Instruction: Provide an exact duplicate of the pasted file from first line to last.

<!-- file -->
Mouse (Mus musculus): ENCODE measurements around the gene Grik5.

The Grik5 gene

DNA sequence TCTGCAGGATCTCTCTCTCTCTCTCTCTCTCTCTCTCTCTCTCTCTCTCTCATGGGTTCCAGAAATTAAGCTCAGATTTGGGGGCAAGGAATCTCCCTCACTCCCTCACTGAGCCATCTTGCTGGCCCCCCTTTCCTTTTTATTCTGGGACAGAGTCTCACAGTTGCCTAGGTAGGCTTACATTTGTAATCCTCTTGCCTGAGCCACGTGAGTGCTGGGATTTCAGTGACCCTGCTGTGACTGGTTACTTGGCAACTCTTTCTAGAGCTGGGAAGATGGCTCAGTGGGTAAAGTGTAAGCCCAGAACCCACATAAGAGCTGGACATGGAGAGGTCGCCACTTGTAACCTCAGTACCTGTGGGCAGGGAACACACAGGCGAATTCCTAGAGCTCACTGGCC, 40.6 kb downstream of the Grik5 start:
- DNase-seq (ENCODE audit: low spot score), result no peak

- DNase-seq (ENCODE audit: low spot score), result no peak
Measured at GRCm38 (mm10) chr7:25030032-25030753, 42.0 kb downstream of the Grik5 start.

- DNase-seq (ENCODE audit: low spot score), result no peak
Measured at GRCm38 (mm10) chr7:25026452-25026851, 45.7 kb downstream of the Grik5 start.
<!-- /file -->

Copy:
Mouse (Mus musculus): ENCODE measurements around the gene Grik5.

The Grik5 gene

DNA sequence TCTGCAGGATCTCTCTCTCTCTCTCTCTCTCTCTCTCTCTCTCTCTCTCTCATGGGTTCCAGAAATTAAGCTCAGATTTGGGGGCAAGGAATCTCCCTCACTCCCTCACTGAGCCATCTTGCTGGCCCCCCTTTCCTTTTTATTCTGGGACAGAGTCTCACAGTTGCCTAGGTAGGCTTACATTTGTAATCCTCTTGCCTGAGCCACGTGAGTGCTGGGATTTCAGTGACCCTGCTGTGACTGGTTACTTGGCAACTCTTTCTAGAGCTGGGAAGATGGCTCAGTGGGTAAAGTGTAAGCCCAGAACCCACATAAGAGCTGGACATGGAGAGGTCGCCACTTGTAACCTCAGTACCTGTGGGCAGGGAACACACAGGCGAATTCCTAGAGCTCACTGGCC, 40.6 kb downstream of the Grik5 start:
- DNase-seq (ENCODE audit: low spot score), result no peak

- DNase-seq (ENCODE audit: low spot score), result no peak
Measured at GRCm38 (mm10) chr7:25030032-25030753, 42.0 kb downstream of the Grik5 start.

- DNase-seq (ENCODE audit: low spot score), result no peak
Measured at GRCm38 (mm10) chr7:25026452-25026851, 45.7 kb downstream of the Grik5 start.